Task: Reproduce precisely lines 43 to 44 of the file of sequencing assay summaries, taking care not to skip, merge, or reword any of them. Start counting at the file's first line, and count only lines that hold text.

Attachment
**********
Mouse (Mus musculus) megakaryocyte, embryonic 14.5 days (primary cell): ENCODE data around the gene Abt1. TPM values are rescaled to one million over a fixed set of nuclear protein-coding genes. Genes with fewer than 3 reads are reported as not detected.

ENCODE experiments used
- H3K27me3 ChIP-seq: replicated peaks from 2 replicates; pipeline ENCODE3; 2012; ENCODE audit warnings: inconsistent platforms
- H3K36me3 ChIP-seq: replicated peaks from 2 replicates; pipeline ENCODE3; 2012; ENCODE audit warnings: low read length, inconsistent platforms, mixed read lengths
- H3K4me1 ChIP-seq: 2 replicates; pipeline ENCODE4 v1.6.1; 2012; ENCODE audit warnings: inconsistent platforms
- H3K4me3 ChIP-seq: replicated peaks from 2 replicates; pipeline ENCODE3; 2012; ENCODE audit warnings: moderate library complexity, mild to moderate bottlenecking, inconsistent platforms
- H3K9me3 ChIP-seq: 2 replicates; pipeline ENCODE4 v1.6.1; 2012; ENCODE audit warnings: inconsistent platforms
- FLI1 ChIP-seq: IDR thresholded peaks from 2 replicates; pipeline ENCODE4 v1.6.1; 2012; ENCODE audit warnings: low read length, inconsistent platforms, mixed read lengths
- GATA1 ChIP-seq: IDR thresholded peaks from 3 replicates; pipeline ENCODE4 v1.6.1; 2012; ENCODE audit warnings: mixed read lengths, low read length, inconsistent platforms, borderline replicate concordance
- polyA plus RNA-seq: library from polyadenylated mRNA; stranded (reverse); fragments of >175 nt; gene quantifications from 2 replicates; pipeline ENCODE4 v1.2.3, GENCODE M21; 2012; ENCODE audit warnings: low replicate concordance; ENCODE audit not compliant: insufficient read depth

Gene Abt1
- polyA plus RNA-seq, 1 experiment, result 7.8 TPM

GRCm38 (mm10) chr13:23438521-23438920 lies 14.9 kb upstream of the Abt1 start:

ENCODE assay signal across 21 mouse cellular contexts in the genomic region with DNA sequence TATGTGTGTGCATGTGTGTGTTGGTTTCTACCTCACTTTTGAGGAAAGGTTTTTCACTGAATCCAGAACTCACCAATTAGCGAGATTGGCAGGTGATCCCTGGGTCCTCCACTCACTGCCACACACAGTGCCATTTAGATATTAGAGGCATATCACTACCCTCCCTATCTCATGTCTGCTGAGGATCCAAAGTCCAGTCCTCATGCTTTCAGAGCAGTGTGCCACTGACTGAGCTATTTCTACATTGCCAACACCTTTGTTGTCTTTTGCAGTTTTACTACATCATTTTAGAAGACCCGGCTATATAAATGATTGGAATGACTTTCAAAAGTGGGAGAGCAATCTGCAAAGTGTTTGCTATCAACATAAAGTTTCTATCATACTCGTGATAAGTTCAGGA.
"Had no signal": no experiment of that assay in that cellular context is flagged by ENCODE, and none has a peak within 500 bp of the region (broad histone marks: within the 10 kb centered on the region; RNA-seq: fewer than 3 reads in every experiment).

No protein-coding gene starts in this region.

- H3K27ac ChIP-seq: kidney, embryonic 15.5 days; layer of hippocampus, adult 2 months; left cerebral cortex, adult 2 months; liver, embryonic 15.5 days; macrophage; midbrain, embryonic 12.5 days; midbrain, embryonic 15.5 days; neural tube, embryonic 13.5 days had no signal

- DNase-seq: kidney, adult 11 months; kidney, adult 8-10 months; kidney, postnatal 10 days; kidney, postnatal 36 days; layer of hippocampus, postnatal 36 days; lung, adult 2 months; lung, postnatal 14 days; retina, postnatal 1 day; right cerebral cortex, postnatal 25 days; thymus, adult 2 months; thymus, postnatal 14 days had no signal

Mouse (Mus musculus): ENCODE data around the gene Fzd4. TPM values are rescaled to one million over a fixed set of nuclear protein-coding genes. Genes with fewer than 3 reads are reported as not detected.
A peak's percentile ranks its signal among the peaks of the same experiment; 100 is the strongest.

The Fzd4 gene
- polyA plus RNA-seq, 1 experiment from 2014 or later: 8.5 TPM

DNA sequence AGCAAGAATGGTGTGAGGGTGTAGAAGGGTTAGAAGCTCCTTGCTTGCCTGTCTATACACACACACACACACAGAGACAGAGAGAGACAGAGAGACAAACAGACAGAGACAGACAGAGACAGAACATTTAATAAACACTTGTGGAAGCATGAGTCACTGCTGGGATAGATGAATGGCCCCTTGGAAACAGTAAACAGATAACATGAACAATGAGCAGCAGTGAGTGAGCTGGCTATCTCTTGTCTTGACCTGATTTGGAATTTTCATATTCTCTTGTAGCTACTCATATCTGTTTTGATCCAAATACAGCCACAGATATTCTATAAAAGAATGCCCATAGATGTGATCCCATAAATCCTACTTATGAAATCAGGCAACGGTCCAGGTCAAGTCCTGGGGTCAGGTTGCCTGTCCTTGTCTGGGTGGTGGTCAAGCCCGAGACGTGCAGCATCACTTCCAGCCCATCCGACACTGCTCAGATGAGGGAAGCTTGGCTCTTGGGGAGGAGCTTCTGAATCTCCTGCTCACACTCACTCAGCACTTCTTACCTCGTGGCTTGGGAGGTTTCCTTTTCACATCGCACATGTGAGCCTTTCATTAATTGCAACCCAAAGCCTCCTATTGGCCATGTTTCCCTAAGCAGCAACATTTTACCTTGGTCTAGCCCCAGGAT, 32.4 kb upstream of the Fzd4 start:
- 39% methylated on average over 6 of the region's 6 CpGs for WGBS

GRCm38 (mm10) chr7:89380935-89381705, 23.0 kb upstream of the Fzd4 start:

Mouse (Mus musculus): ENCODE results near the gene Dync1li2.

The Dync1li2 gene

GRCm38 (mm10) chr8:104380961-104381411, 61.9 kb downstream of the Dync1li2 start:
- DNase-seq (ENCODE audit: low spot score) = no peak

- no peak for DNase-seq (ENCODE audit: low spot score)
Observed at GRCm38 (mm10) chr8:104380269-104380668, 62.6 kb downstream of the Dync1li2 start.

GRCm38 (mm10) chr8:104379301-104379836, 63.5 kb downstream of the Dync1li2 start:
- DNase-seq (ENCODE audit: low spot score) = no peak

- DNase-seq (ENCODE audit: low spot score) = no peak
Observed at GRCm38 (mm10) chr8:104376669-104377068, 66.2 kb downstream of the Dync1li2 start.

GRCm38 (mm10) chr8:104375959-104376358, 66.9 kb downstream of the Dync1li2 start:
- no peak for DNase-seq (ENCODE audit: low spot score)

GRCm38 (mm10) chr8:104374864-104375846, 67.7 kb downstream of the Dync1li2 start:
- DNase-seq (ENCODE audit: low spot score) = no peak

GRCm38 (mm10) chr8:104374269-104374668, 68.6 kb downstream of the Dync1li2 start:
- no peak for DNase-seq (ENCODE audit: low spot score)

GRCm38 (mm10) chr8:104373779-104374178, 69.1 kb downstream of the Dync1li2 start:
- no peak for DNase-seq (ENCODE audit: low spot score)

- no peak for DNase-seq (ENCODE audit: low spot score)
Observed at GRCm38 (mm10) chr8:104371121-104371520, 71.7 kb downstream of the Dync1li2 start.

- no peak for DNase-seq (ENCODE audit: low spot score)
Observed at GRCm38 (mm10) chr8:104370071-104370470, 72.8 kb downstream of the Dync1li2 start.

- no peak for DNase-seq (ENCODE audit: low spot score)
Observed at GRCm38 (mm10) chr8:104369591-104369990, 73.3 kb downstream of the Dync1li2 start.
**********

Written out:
- no peak for DNase-seq (ENCODE audit: low spot score)

- no peak for DNase-seq (ENCODE audit: low spot score)